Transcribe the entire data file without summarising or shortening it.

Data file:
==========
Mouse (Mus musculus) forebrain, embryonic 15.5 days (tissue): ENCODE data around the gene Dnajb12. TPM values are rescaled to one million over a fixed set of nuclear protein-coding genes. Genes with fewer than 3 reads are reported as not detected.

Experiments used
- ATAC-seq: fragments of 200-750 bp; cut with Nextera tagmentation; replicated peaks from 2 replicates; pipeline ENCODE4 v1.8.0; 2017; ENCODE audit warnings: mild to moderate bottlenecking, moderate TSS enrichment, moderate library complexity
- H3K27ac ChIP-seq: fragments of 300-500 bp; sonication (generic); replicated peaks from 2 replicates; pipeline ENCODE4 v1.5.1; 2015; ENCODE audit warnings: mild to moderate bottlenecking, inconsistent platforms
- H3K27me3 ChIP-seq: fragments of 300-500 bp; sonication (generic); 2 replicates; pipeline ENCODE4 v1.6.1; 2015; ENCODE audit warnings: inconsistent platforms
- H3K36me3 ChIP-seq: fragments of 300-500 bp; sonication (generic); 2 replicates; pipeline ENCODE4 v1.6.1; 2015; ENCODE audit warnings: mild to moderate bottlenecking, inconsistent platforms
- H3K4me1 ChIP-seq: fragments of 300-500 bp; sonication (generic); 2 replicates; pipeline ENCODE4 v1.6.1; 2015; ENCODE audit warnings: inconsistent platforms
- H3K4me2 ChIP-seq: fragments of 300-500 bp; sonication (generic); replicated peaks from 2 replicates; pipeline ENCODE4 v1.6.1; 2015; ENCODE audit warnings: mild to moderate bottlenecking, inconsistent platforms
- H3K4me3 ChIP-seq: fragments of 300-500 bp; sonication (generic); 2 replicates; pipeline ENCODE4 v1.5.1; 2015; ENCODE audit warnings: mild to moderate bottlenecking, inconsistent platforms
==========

Mouse (Mus musculus) forebrain, embryonic 15.5 days (tissue): ENCODE data around the gene Dnajb12. TPM values are rescaled to one million over a fixed set of nuclear protein-coding genes. Genes with fewer than 3 reads are reported as not detected.

Experiments used
- ATAC-seq: fragments of 200-750 bp; cut with Nextera tagmentation; replicated peaks from 2 replicates; pipeline ENCODE4 v1.8.0; 2017; ENCODE audit warnings: mild to moderate bottlenecking, moderate TSS enrichment, moderate library complexity
- H3K27ac ChIP-seq: fragments of 300-500 bp; sonication (generic); replicated peaks from 2 replicates; pipeline ENCODE4 v1.5.1; 2015; ENCODE audit warnings: mild to moderate bottlenecking, inconsistent platforms
- H3K27me3 ChIP-seq: fragments of 300-500 bp; sonication (generic); 2 replicates; pipeline ENCODE4 v1.6.1; 2015; ENCODE audit warnings: inconsistent platforms
- H3K36me3 ChIP-seq: fragments of 300-500 bp; sonication (generic); 2 replicates; pipeline ENCODE4 v1.6.1; 2015; ENCODE audit warnings: mild to moderate bottlenecking, inconsistent platforms
- H3K4me1 ChIP-seq: fragments of 300-500 bp; sonication (generic); 2 replicates; pipeline ENCODE4 v1.6.1; 2015; ENCODE audit warnings: inconsistent platforms
- H3K4me2 ChIP-seq: fragments of 300-500 bp; sonication (generic); replicated peaks from 2 replicates; pipeline ENCODE4 v1.6.1; 2015; ENCODE audit warnings: mild to moderate bottlenecking, inconsistent platforms
- H3K4me3 ChIP-seq: fragments of 300-500 bp; sonication (generic); 2 replicates; pipeline ENCODE4 v1.5.1; 2015; ENCODE audit warnings: mild to moderate bottlenecking, inconsistent platforms